The results reported for the ACOSOG 1071 trial, which was presented at the same time, were very similar (35). Here too the detection and false negative rates of sentinel lymph node biopsy were investigated in patients who converted from positive to negative node status following neoadjuvant chemotherapy. The results were comparable to those of the SENTINA trial, with a false negative rate of 14.7% in the total patient population. The false negative rate was 31.5% for patients with one sentinel node, and 21.1% for those with two. Only if three or more sentinel nodes were detected was the false negative rate below 10%. This means that the detection rates for sentinel lymph node biopsy in patients following systemic therapy were significantly less favorable than in patients receiving primary surgery if node status before treatment was positive. Axillary dissection is therefore necessary in such cases.
Current recommendations in Germany
Both the German S3 Guideline and the Breast Committee of the Gynecological Oncology Working Group (Organkommission Mamma der Arbeitsgemeinschaft für gynäkologische Onkologie) recommend not performing axillary dissection in selected patient populations when sentinel node status is positive. Micrometastases (metastases measuring less than 2 mm) in a sentinel node are no longer an indication for axillary dissection (37). As in the Z0011 trial, patients with T1 or T2 tumors and one or two positive sentinel lymph nodes can be offered the option of not undergoing axillary dissection if they receive breast-conserving therapy, provided that patients are informed of the current state of the evidence. Due to the limitations discussed here, the replacement of axillary dissection with irradiation of the lymph vessels, as in the AMAROS trial, cannot currently be considered standard therapy for patients with positive sentinel nodes. Expansion of the radiation field due to axillary dissection not having been performed is therefore not generally indicated on the basis of current knowledge. Axillary dissection must be performed in patients who undergo mastectomy or who do not receive postoperative radiotherapy of the affected breast. The S3 Guideline and the recommendations of the Gynecological Oncology Working Group are essentially the same in this regard.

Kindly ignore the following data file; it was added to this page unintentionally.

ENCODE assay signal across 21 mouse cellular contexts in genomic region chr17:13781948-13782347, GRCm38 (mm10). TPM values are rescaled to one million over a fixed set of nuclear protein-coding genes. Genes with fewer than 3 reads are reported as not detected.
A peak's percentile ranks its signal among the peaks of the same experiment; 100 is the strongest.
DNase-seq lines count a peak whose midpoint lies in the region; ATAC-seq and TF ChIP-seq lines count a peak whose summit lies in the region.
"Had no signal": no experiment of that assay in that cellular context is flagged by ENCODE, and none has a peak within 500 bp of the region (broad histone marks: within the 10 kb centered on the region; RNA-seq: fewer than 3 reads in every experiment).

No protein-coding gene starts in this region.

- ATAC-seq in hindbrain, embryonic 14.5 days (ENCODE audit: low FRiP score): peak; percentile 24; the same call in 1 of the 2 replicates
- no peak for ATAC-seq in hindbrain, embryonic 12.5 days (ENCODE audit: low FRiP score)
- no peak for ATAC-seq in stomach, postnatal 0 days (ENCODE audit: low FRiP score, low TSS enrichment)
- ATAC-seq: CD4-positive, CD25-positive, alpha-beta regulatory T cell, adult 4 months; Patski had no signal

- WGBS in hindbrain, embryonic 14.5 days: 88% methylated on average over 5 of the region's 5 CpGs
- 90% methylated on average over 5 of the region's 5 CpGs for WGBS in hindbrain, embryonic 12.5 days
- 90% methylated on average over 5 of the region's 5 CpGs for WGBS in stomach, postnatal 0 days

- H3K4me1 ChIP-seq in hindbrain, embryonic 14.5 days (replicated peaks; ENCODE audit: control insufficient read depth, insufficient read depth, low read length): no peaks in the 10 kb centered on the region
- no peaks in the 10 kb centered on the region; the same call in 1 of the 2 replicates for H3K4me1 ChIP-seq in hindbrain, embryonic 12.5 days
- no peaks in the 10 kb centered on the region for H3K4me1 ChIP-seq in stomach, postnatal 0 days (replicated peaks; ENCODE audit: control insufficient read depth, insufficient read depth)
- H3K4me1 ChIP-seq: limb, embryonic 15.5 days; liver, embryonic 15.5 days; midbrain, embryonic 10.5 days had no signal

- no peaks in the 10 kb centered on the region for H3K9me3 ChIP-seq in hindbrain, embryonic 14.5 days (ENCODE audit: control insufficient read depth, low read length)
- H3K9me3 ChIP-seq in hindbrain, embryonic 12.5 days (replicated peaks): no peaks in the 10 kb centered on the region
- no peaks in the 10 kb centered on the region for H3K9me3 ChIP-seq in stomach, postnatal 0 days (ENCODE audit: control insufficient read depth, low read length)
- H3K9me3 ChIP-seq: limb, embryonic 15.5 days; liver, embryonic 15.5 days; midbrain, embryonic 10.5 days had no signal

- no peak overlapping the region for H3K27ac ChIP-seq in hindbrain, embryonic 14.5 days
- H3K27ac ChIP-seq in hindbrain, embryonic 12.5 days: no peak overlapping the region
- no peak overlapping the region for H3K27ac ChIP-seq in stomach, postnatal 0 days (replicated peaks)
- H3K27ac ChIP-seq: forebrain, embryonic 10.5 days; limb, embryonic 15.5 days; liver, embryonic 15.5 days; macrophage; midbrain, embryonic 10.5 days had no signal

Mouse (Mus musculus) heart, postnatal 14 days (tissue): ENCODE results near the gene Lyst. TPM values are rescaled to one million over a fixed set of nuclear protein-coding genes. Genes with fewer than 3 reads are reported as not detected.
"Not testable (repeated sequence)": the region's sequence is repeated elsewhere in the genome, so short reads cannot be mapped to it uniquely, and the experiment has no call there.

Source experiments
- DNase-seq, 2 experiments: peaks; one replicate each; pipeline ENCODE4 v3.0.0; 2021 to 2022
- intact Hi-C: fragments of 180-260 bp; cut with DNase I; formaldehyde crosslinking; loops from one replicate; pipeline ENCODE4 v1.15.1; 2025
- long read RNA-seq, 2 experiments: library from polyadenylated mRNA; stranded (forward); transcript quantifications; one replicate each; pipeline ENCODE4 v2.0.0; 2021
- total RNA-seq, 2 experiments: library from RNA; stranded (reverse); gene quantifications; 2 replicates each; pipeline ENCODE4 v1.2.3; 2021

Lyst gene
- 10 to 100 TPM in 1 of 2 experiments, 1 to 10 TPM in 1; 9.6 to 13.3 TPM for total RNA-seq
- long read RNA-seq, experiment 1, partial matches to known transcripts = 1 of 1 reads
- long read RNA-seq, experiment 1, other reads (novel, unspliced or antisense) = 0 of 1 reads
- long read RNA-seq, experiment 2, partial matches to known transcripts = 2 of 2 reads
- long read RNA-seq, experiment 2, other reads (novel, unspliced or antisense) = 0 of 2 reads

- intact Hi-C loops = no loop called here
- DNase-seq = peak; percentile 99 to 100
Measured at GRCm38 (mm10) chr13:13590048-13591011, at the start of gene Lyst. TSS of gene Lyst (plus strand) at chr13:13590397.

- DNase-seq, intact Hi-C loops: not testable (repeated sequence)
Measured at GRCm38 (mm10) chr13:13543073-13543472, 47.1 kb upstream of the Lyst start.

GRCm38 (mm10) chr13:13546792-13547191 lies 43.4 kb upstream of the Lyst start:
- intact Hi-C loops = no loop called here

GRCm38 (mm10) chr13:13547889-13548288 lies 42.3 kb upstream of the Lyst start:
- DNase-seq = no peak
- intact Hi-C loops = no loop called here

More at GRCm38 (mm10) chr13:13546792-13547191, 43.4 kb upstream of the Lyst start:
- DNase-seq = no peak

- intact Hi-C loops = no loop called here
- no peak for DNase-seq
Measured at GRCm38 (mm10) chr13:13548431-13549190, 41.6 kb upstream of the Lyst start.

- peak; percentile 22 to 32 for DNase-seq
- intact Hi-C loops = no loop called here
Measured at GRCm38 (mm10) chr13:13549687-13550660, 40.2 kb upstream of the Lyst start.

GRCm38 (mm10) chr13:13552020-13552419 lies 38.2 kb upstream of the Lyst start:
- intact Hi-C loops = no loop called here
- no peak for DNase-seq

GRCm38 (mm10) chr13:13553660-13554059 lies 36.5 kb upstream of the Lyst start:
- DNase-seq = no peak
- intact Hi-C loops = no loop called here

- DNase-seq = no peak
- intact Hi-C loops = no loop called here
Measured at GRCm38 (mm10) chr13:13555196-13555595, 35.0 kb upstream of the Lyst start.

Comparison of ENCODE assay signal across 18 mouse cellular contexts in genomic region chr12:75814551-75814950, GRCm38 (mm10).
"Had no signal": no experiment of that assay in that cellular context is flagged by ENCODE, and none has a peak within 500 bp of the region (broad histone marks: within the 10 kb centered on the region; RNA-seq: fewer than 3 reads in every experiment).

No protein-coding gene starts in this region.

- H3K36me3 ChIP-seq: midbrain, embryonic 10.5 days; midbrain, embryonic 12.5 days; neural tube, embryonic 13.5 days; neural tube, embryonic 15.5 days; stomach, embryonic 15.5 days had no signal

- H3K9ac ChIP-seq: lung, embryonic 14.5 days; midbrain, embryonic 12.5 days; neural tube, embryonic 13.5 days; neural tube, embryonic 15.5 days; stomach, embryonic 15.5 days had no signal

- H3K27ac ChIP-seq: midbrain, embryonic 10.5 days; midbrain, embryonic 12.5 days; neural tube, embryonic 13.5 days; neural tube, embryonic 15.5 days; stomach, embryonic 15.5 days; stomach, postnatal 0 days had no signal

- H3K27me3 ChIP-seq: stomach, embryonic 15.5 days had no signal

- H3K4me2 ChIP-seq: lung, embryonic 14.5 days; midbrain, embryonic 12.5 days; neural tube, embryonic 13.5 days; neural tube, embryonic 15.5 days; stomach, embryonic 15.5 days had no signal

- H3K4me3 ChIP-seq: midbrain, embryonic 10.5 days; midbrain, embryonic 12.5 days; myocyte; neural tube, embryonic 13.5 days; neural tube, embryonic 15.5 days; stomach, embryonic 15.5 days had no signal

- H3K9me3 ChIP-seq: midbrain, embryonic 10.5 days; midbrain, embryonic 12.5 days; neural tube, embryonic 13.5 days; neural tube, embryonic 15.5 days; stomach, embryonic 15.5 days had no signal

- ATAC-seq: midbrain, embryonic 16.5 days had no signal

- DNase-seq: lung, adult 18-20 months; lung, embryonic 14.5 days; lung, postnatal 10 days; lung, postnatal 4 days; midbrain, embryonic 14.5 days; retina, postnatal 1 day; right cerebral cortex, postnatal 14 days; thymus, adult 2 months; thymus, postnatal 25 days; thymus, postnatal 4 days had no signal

In patients whose lymph node status is positive before neoadjuvant chemotherapy, axillary dissection is necessary after systemic therapy. For patients whose clinical node status before neoadjuvant chemotherapy is negative, sentinel node biopsy before chemotherapy is recommended in Germany.
For patients with early breast cancer, a T1/T2 tumor, and one or two positive sentinel nodes, not performing axillary dissection is currently an option of which patients should be informed in the context of breast-conserving therapy. Discussion with the patient must include careful consideration of the potential benefit versus the risk, ultimately leading to a joint decision on axillary staging. Recent studies and aggregate evidence show a general trend, in assessment of endpoints, that suggests that in the future axillary dissection in primary breast cancer therapy may become less important in view of risk–benefit ratio. However, the exact population of patients who do not benefit from axillary dissection must be clearly established in future studies.
The authors would like to thank Prof. A. Scharl for his careful revision of the manuscript of this article.
Conflict of interest statement
Prof. Janni, Prof. Fehm, Prof. Wöckel, Dr. Schwentner, and Prof. Kuhn declare that no conflict of interest exists.
Prof. Kreienberg has received consultancy fees from Astra Zeneca.
Manuscript received on 4 June 2013, revised version accepted on 28 January 2014.
Translated from the original German by Caroline Devitt, M.A.
Prof. Dr. med. Wolfgang Janni
University Hospital for Gynecology and Obstetrics
University of Ulm
89075 Ulm, Germany
Schwentner, M.D.; Prof. Kreienberg; Prof. Wöckel
Department of Gynecology and Obstetrics, Hospital Esslingen: Prof. Kühn
Department of Gynecology and Obstetrics, Düsseldorf University Hospital: Prof. Fehm